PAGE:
I am grateful most of all to the generations of Utahns who have invited me into their homes each night. —Bruce Lindsay
SALT LAKE CITY — Bruce Lindsay was a home-movie geek growing up — and not a very good one, he admits.
Fascinated with a new gift of a wind-up movie camera, he documented the neighborhood happenings, family vacations or Boy Scout river trips and in the process stumbled into what would become a life passion — chronicling the stories in people's lives.
Lindsay, 61, announced Monday he is retiring from his news storytelling career that has spanned more than three decades at KSL-TV anchoring evening newscasts. Lindsay said he plans to stay on until June.
"What I don't plan to do is take up golf," he said. "I plan to be productively engaged in something. I will be happy to be on the day side of somewhere, something. What it is I don't know."
Lindsay said it's time for him to start spending evenings at home. The years and years of night shifts have been a challenge and presented a bit of a juggling act among he and his wife, Shari, and their six children.
It was while Lindsay was still in high school that he realized he could take his love of visually capturing stories and the craft of writing and turn them into a job in a newsroom. The ah-hah moment came, ironically, with a school visit by then-KSL anchor Dick Nourse, who regaled students with broadcast experiences in Vietnam.
"I told him I was going to have a job like his," Lindsay said. "This is someone who takes pictures, shoots films, does public speaking and writing. It all played into what I was interested in."
It would be a few short years later that Lindsay took a job at KSL as a $2-an-hour intern. After a brief stint in Los Angeles at a news station there, he returned to KSL to be Nourse's co-anchor.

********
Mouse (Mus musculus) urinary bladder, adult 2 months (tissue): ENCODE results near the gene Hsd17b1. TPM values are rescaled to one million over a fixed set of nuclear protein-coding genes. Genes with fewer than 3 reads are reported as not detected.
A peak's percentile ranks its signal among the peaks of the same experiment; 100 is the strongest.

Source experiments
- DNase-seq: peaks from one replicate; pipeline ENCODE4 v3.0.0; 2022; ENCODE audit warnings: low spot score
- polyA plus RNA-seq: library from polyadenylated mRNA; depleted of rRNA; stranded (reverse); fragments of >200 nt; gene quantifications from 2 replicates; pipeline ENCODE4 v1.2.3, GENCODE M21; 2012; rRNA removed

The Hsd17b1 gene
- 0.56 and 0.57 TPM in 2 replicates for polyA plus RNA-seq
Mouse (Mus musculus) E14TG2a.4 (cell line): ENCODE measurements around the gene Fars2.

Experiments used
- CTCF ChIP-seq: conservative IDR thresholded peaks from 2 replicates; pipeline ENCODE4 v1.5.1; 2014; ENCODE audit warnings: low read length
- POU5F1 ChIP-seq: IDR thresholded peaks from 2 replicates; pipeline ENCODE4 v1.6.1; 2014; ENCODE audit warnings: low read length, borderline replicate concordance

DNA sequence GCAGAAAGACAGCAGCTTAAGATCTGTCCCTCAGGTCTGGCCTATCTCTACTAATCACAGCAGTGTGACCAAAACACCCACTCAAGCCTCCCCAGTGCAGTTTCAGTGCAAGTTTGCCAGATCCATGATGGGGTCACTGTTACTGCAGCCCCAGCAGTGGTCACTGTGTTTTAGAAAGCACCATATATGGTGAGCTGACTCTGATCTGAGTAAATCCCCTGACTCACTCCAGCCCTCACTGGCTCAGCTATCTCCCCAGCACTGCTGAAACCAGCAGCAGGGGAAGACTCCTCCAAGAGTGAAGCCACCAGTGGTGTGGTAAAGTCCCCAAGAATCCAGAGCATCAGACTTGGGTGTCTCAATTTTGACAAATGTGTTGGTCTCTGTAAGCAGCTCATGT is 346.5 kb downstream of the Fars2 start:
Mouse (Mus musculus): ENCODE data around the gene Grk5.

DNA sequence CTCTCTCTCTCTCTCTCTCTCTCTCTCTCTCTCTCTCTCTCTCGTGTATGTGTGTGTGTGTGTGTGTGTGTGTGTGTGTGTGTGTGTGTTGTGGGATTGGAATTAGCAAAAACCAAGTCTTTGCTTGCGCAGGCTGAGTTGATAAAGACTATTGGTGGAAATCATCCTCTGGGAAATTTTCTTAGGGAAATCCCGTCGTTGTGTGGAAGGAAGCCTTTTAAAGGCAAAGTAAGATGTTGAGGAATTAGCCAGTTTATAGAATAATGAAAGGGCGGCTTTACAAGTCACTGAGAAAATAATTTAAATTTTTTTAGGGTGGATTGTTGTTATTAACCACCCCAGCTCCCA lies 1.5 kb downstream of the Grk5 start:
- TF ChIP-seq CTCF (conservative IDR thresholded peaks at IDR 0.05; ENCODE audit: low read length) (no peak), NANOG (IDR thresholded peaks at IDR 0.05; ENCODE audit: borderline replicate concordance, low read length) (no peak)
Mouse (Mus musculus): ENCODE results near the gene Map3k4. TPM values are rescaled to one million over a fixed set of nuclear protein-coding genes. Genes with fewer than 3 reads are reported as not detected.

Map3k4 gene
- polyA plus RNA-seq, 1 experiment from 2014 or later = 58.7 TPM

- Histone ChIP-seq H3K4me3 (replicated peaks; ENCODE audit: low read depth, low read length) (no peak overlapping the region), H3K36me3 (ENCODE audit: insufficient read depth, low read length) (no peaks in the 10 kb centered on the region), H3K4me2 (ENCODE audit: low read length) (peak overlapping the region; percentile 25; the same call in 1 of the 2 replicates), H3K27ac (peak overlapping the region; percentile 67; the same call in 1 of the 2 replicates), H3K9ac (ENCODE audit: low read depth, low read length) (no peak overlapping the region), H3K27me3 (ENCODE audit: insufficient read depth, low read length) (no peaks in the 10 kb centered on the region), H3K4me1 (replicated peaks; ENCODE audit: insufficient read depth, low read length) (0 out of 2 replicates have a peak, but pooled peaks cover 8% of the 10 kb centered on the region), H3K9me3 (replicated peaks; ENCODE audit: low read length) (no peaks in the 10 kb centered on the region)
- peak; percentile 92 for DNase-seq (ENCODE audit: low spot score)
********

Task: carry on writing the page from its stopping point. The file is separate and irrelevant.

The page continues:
His assignments have taken him to foreign countries and had him chronicling Utah's bid to land the 2002 Winter Games, stories he said he was honored to follow. Even though there have been dozens of trips to exotic locales, Lindsay said he counts among his best memories the early days he spent on the road in Utah in tucked-away corners featuring glimpses of ordinary people.
Over the years, Lindsay admits he has had to struggle with being by nature a private and rather shy person who happens to have a high-visibility public career that demands a certain level of outgoing behavior.
"When I studied journalism, I never really thought about that aspect of visibility and how it plays into your life. That was not the motivation. My bones don't resonate to that," he said. "I wanted to be a storyteller and after I got back behind the desk, a communicator."
His wife, Shari, said she had to coax him along over time to realize that recognition on the street is something to accept with grace, not shy away from uncomfortably.
"He's a real private person," she said. "He's really friendly, funny and kind and all of that, but he does not seek attention from people. ... I think what Bruce is is a good writer. He likes to write, to be accurate, fair and articulate. All those things are important to him."
Lindsay has a reputation in the newsroom for being a stickler when it comes to the quality of stories he is willing to deliver to people's homes via the newscasts.
"I have howled before," he said, when a story has been incomplete, or just not worthy of airtime.
"There is a huge misconception that it is the 'face' that chooses every single story," he said, pointing out that producers, reporters, management and others craft the mix of news that goes into the line-up.
"Once it gets to me, I own every story. I've looked at it, edited it and checked on the who, what, when or why or if something is clearly missing in terms of balance."
He said those stories have to meet a certain threshold, because at the end of the day, he's helping to relay the details.
"That is all I have is my reputation and my credibility."
On Monday, after his retirement was announced, the newsroom was a mix of tears and congratulatory remarks.
"Bruce is one-of-a-kind, irreplaceable. Whether in the field or behind the desk, his work exemplifies the best in the business," said Tanya Vea, executive vice president of News and Cross Platform Development for KSL Broadcast Group. "We're looking to take the high quality and success that Bruce brought into KSL over the years and build on that for the future."
Said Mark Willes, chief executive officer and president of Deseret Media Companies and KSL Broadcast Group, "Bruce is a true professional and has been a trusted voice in this community for more than three decades. We deeply appreciate his years of service and contributions."
KSL officials said a nationwide search is under way for Lindsay's successor.